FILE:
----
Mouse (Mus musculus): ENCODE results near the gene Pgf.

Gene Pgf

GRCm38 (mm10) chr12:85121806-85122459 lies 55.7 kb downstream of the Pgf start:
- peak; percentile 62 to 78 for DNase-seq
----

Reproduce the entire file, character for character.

Mouse (Mus musculus): ENCODE results near the gene Pgf.

Gene Pgf

GRCm38 (mm10) chr12:85121806-85122459 lies 55.7 kb downstream of the Pgf start:
- peak; percentile 62 to 78 for DNase-seq